The She­ma in the Mezuzah: Lis­ten­ing to Each Other

Rab­bi Sandy Eisen­berg Sas­so; Joani Keller Rothen­berg, illus.
  • Review
By – December 11, 2012

This past Labor Day, I had the plea­sure of my niece Mira Bergen’s com­pa­ny over the long week­end. We paid our respects to the World Trade Cen­ter Memo­r­i­al and then, some­how, got into a dis­cus­sion about mezu­zot — who in our fam­i­ly had them on their door­post or door­posts and who did not. Mira want­ed to know if they all had the prayer, the She­ma, inside. Before she had a chance to take a poll of her cousins, I changed the sub­ject, but then real­ized it had been some time since I had recit­ed the whole She­ma and say­ing it by rote isn’t quite what I need­ed to do. So when I saw that this book was avail­able for review, I sent for it.

Rab­bi Sas­so presents the basis for her tale in beau­ti­ful yel­low ital­ics on a plum col­ored page pri­or to the action.” It seems that in the 12th cen­tu­ry, Rashi and his grand­son, Rabbe­nu Tam, had a dis­agree­ment about how to place the mezuzah on their homes’ door­posts — hor­i­zon­tal­ly or ver­ti­cal­ly. In a sage com­pro­mise, they placed it slant­ed. AND NOW THE REVIEW!

Annie’s grand­moth­er has opened all the box­es, and has posi­tioned all the fur­ni­ture in her new home. She is about to fas­ten the mezuzah on her door­post, plac­ing it in an oblique posi­tion and her lit­tle grand­daugh­ter wants to know, why not stand it up straight? Thus begins a sto­ry, a jour­ney back to a time when most of the town’s cit­i­zens were dum­mies, like in like those in the town of Chelm. A great debate has arisen as to the prop­er posi­tion of the mezuzah. The town is in an uproar! Will fights break out? No! They go to the Rab­bi who tells them that both sides are right. In fact, the first word of the She­ma is Lis­ten” and both sides must Lis­ten” to one anoth­er and com­pro­mise — thus the slant. Peace and com­pro­mise reign. The illustra­tions are beyond” the best! Such fun, such humor! We should always have such a good time set­tling argu­ments… This sto­ry is per­fect for chil­dren but this grand­ma had to Google Trans­la­tion of the She­ma” to get the rest of the back­ground in Eng­lish. Rec­om­mend­ed for ages 3 – 6.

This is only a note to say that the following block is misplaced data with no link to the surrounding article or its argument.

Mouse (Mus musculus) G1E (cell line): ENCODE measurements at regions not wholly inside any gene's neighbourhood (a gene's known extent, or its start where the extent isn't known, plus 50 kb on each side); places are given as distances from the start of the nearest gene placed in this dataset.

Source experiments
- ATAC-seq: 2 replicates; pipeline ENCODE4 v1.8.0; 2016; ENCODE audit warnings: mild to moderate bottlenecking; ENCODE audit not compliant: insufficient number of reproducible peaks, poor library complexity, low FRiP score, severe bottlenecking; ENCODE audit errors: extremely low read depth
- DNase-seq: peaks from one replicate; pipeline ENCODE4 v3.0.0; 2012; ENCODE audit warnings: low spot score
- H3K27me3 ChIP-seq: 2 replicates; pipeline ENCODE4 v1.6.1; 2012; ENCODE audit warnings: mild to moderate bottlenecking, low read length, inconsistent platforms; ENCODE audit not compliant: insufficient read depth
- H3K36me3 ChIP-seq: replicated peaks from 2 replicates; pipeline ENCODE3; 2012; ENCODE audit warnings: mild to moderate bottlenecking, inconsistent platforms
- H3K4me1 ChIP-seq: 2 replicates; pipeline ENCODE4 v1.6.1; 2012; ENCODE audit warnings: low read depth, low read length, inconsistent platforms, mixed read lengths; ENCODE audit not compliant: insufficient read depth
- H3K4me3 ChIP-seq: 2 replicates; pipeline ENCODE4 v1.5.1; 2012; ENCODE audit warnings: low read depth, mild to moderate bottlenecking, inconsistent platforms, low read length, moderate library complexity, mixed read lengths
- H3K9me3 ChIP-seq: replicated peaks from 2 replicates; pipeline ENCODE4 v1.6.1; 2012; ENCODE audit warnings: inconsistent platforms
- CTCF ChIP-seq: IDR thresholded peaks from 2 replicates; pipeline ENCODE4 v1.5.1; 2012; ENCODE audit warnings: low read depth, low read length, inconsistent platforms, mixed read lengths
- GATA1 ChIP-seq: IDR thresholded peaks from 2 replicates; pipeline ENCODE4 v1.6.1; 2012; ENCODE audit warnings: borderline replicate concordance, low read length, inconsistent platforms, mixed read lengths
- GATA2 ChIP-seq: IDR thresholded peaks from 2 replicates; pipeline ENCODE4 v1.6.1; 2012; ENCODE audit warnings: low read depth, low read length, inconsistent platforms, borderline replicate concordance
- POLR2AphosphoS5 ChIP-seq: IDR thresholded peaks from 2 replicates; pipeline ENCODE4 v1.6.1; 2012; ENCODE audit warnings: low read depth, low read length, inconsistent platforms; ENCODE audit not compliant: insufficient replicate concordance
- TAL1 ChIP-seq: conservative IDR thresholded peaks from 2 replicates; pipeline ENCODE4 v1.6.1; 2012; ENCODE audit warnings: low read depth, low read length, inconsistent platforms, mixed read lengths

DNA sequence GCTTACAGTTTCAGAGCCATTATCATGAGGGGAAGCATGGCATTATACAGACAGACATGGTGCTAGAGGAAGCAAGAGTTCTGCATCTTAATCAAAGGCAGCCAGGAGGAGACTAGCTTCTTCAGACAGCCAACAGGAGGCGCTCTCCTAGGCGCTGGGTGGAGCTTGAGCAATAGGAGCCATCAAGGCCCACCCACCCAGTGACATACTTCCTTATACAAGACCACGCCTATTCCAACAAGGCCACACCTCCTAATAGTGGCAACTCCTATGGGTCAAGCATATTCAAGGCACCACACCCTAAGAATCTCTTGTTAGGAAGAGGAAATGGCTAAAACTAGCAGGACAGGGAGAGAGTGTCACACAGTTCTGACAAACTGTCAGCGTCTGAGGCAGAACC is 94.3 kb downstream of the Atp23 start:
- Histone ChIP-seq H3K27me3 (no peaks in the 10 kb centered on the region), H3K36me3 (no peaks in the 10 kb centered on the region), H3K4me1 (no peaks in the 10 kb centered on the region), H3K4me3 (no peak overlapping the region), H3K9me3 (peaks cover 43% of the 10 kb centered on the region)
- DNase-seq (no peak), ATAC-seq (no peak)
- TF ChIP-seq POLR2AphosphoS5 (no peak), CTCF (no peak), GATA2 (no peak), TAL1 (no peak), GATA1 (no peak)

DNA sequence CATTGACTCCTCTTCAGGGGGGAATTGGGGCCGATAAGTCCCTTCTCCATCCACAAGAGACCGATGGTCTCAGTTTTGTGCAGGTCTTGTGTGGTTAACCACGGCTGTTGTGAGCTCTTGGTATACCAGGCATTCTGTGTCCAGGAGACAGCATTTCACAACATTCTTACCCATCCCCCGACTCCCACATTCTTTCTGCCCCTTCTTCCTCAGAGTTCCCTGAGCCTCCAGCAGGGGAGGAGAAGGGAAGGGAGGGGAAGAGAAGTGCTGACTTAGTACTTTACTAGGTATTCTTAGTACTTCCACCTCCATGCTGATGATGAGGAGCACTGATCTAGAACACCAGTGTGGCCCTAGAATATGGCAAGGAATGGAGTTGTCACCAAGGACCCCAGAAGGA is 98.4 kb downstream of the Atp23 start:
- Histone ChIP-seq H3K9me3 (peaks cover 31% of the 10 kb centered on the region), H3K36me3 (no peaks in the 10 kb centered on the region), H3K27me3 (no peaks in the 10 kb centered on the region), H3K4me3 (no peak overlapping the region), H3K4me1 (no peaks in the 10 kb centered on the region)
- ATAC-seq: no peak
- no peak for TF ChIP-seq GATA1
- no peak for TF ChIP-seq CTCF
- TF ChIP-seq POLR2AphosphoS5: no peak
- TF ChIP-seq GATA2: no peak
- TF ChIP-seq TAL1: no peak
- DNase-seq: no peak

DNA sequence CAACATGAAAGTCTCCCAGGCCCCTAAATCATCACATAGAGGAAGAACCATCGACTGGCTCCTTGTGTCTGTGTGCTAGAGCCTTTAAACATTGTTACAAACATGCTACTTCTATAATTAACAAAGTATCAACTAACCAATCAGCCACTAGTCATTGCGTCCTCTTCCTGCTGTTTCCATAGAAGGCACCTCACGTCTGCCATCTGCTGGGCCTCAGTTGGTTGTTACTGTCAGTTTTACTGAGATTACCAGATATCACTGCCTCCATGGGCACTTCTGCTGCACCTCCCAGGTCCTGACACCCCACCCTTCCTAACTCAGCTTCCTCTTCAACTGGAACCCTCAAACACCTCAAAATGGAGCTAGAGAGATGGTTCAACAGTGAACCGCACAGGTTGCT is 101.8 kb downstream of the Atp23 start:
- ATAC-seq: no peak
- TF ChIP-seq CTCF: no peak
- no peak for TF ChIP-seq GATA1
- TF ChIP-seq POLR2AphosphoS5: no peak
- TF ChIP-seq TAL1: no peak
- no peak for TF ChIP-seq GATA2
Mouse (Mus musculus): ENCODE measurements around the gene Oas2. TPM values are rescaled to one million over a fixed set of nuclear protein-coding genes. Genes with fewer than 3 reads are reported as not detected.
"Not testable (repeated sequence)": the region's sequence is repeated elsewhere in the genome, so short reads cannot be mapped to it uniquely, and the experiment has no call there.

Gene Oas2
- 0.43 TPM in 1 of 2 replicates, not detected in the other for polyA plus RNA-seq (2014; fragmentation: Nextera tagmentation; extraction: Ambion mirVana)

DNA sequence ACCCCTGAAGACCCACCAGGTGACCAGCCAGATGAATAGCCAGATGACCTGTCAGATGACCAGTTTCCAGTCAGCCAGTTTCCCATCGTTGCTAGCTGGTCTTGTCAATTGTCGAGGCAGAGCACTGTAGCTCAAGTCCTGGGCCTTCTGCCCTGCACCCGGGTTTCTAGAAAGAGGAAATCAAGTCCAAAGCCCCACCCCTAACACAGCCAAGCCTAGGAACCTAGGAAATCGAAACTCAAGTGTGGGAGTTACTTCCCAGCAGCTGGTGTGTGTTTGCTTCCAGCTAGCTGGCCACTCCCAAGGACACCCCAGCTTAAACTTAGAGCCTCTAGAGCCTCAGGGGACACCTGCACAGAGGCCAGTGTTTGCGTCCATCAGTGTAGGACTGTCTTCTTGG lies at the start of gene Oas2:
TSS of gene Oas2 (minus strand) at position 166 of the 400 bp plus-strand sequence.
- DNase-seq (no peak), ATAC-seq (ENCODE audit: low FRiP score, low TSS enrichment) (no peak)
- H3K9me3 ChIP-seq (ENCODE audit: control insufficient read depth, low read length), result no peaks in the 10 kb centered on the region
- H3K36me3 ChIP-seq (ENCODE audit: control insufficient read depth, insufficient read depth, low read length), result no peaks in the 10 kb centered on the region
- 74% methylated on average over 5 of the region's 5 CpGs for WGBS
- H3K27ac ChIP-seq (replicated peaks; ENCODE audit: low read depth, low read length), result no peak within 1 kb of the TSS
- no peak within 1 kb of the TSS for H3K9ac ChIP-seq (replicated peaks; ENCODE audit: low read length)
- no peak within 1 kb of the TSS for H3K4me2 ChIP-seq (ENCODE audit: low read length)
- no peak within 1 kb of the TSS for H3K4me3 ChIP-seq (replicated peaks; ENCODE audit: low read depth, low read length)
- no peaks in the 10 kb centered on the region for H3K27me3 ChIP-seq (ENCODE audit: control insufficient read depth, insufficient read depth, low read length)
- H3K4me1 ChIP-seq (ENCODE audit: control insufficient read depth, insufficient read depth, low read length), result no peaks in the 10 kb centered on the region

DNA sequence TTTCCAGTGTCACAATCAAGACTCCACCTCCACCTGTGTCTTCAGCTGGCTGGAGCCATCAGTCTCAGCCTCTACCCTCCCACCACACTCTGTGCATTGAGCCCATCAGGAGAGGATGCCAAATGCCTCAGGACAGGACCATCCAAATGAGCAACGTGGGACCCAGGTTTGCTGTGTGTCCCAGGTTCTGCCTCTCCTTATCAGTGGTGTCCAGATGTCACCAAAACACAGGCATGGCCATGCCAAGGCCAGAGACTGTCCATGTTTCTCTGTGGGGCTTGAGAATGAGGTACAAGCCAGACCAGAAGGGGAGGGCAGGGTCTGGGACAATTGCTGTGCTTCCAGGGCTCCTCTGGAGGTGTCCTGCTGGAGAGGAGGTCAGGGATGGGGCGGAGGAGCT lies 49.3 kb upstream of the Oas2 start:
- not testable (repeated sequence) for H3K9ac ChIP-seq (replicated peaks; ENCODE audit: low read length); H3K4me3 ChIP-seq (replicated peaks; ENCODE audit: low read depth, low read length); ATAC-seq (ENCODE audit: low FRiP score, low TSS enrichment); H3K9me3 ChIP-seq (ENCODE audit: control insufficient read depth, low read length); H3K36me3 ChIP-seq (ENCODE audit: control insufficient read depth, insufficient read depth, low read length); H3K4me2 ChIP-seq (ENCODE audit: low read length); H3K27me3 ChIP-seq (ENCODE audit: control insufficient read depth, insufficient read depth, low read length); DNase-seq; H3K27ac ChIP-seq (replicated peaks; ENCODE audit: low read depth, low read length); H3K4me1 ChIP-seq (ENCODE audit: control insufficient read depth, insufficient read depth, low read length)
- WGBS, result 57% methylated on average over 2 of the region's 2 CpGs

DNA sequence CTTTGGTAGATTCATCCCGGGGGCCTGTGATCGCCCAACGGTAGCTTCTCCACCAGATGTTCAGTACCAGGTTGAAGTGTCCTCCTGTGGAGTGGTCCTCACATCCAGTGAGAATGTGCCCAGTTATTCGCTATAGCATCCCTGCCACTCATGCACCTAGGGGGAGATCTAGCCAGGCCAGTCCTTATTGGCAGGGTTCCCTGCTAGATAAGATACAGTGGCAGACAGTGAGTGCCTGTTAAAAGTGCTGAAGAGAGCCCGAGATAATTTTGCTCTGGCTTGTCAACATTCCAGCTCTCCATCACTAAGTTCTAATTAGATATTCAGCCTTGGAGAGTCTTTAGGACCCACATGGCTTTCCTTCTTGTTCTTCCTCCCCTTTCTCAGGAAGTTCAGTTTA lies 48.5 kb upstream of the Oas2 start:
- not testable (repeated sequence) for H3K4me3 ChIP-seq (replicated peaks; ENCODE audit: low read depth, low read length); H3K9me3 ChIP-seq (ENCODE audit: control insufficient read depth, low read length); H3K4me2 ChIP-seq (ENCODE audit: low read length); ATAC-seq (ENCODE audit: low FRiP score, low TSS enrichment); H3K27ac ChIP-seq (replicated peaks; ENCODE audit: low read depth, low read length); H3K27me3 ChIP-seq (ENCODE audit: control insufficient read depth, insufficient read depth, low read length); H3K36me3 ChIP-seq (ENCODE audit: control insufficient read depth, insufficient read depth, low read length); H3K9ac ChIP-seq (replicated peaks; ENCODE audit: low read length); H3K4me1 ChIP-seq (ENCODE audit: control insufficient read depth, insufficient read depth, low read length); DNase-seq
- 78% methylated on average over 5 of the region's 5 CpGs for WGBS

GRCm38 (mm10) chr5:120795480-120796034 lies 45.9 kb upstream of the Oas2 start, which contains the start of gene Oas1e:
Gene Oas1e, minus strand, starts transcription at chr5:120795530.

Mar­cia W. Pos­ner, Ph.D., of the Holo­caust Memo­r­i­al and Tol­er­ance Cen­ter of Nas­sau Coun­ty, is the library and pro­gram direc­tor. An author and play­wright her­self, she loves review­ing for JBW and read­ing all the oth­er reviews and arti­cles in this mar­velous periodical.

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